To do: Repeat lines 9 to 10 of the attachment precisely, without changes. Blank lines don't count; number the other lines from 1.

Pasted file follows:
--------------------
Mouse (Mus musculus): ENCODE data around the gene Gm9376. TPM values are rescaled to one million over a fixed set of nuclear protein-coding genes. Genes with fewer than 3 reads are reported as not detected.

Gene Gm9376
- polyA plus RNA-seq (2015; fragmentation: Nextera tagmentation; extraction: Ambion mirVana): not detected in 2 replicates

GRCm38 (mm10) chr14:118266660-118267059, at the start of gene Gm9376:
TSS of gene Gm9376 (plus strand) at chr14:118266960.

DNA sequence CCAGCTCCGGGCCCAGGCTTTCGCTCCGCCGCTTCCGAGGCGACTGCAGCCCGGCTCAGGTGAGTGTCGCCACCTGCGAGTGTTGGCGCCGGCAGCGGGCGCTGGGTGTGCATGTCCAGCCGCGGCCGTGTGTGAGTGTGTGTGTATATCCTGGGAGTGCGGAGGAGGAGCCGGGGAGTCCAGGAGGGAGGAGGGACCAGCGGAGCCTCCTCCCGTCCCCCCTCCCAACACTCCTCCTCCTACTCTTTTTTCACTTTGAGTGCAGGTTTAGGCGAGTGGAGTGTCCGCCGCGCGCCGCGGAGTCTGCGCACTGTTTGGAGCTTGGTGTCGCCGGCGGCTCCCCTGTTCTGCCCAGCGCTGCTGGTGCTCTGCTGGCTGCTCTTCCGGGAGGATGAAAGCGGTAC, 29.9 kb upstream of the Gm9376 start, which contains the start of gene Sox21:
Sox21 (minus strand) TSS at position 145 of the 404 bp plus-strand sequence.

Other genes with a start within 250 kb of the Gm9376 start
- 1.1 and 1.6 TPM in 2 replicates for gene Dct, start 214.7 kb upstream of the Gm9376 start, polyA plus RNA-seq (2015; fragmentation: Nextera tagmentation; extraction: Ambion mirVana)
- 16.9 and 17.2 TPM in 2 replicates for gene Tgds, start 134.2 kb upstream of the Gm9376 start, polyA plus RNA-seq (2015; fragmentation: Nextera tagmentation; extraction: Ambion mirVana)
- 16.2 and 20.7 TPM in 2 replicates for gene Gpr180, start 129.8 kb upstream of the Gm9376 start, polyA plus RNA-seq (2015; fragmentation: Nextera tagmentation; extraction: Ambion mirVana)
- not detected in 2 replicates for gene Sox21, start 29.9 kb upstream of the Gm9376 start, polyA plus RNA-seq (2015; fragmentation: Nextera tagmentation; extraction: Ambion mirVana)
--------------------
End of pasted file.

- 1.1 and 1.6 TPM in 2 replicates for gene Dct, start 214.7 kb upstream of the Gm9376 start, polyA plus RNA-seq (2015; fragmentation: Nextera tagmentation; extraction: Ambion mirVana)
- 16.9 and 17.2 TPM in 2 replicates for gene Tgds, start 134.2 kb upstream of the Gm9376 start, polyA plus RNA-seq (2015; fragmentation: Nextera tagmentation; extraction: Ambion mirVana)